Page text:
known whether the cases will be tried at
this term of court or not. Some of the
defendents have not employed attorneys
and will not do so until compelled to by
tbe nature of the proceedings.
The liquors that were confiscated from
tbe b. p's last week were stored in the
corridors of the court bouse jail, in such
a way as to be seen by the prisoners
from the oells, and—they admired, they
coveted, they enjoyed. A piece of wood
torn from one of the bunks was lashed
to the broom handle with pieces of
blanket torn in strips, a slip noose ad
justed at tbe end and a bottle of cold
beer was pulied out of a case and drawn
to the bottom of the cell door as neatly
as Bob Wallace ever landed a pickerel
from Spiritwood lake. This may also
account for the disappearance of certain
long necked bottles from former seiz
ures. After tickling their palates with
the amber fluid a second bottle was
hooked by the prisoners but before its
could be landed a guard made bis ap
pearance and the piscatorial sport was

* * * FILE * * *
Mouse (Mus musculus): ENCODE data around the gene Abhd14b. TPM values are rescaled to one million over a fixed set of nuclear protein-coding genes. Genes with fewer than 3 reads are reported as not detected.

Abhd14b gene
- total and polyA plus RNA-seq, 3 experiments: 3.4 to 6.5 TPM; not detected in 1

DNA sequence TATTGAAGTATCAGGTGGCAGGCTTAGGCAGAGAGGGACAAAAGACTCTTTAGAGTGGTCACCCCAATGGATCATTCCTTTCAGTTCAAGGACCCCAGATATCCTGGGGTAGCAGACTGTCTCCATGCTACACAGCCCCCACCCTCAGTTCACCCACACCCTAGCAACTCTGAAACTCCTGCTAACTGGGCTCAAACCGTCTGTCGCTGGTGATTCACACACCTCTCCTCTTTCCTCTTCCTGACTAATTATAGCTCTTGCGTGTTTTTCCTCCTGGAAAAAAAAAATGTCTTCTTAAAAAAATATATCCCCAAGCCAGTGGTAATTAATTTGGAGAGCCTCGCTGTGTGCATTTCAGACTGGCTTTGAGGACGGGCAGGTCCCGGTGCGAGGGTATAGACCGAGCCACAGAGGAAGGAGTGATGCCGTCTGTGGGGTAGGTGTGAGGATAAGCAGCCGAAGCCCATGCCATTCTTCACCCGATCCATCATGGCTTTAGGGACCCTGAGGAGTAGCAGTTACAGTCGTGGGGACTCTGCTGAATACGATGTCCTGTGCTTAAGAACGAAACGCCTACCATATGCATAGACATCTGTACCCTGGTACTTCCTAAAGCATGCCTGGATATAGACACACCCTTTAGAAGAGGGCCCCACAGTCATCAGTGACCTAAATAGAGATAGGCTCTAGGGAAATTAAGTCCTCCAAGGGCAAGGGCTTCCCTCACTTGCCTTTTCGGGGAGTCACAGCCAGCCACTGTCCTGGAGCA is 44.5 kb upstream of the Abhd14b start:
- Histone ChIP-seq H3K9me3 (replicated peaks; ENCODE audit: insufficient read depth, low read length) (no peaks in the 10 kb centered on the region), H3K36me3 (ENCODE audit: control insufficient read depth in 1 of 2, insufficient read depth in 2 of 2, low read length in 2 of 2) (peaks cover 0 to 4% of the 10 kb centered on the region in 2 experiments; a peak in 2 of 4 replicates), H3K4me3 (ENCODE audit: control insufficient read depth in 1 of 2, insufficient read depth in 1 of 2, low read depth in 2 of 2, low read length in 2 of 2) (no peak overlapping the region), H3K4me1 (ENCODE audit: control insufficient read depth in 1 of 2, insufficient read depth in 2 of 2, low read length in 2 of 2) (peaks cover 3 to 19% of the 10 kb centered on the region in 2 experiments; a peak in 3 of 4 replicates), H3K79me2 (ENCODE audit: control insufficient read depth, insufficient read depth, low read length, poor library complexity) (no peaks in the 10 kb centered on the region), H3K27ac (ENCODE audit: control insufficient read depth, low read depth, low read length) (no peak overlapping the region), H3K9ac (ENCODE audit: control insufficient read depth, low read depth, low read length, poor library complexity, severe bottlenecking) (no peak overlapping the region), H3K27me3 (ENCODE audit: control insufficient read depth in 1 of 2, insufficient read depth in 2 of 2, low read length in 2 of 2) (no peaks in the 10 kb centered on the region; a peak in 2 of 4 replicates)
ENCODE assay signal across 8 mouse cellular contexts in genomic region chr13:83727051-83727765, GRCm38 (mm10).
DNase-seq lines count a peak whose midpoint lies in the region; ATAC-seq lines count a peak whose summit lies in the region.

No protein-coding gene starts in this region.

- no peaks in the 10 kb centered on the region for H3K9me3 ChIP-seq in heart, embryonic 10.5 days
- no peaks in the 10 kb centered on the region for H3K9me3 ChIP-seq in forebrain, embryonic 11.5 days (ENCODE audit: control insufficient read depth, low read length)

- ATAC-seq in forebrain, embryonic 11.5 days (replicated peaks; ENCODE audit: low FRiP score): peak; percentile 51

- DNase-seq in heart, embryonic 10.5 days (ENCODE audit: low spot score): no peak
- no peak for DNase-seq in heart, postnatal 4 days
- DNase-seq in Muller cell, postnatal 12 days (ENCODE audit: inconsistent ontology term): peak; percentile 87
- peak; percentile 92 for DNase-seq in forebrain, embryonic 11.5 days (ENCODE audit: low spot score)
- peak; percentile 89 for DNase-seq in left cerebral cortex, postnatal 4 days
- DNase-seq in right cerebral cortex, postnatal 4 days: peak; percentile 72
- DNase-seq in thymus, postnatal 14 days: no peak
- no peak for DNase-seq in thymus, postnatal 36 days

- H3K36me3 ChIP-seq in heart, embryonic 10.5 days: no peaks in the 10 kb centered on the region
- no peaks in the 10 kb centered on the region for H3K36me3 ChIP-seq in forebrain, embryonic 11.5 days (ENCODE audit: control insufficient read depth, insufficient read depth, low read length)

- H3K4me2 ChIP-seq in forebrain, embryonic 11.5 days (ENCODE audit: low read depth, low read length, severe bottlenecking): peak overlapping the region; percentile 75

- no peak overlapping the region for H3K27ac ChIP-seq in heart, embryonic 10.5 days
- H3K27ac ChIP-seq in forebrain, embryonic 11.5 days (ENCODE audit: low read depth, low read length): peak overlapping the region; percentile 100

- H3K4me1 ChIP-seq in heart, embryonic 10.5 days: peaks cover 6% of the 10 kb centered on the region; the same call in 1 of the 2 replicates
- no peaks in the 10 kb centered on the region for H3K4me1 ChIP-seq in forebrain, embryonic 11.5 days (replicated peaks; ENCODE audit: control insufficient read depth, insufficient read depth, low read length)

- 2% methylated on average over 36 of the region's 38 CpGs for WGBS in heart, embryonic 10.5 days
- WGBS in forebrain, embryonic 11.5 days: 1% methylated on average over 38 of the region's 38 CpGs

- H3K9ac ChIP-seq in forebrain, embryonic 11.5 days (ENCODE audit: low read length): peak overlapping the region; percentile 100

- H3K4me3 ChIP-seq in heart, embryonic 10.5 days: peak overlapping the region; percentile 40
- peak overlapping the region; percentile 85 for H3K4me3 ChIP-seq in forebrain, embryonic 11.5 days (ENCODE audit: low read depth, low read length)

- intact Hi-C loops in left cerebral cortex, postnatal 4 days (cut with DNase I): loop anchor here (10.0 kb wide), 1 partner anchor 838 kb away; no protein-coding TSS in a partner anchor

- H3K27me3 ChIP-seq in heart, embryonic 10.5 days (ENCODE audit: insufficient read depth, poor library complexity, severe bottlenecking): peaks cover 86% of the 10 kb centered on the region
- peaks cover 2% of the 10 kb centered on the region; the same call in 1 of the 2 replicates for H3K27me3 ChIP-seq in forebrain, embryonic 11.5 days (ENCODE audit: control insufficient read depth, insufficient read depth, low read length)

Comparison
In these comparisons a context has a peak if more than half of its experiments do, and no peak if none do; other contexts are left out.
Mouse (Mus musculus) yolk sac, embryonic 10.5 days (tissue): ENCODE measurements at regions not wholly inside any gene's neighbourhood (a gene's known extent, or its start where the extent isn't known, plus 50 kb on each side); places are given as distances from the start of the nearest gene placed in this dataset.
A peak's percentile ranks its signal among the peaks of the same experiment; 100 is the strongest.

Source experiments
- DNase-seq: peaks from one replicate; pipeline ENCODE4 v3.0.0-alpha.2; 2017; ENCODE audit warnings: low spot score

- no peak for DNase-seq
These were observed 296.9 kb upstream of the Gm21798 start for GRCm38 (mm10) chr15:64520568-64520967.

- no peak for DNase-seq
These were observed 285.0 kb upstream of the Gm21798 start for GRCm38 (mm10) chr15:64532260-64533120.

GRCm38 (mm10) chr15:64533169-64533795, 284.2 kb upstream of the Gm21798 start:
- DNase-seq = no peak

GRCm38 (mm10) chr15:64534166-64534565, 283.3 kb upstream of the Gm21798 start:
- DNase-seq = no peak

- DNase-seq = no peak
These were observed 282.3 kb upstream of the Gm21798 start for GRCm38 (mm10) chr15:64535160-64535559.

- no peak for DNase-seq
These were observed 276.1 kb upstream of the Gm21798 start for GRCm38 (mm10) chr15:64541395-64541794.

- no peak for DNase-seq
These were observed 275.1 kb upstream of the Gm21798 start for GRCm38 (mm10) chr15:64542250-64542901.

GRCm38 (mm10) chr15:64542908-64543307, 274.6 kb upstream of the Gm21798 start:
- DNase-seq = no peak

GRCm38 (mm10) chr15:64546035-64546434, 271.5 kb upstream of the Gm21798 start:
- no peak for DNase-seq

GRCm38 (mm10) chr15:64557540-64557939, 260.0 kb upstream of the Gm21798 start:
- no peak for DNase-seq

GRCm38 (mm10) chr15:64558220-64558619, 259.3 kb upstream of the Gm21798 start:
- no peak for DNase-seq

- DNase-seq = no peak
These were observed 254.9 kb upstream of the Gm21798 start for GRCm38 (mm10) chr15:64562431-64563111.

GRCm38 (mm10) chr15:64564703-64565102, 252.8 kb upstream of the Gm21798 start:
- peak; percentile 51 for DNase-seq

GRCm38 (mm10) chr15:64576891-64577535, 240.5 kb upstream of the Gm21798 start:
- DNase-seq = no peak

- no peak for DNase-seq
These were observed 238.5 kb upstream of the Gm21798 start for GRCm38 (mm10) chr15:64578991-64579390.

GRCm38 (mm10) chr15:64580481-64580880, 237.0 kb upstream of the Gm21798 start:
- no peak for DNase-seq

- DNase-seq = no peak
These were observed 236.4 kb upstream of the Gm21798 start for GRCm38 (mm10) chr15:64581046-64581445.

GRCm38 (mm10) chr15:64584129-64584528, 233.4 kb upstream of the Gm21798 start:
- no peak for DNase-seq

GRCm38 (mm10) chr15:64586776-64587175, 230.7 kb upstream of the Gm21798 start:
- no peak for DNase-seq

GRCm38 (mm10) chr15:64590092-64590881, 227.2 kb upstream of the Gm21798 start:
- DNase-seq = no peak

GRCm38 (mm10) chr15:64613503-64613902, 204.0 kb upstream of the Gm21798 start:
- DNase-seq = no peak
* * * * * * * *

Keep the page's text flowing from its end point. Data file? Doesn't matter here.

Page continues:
stopped. In the sheriff's oflice the fisL
ing outfit, attached to an empty bottle,
is on exhibition.
The City Schools.
B. S. Russell was elected Tuesday
by the board of education to fill the un
expired term of E. W. Camp resigned.
The oity school census has been com
pleted and shows 735 children of school
age in the city, a gain of 9.7 per cent.
Miss Fuller has done the work well and
with thoroughness. As each child enu
merated adds about §G or $S per annum
to the revenues of the schools the neces
sity for accurate work iu the taking of
the census is apparent. The price here
tofore paid for this work was tive cents
per name but Miss Fuller did it for a
Vacancy in School Board
Filled —School At
District opened Tuesday morning with
eleven continued and seven new cases
on the calendar. In the county jail are
six prisoners, all but one of which are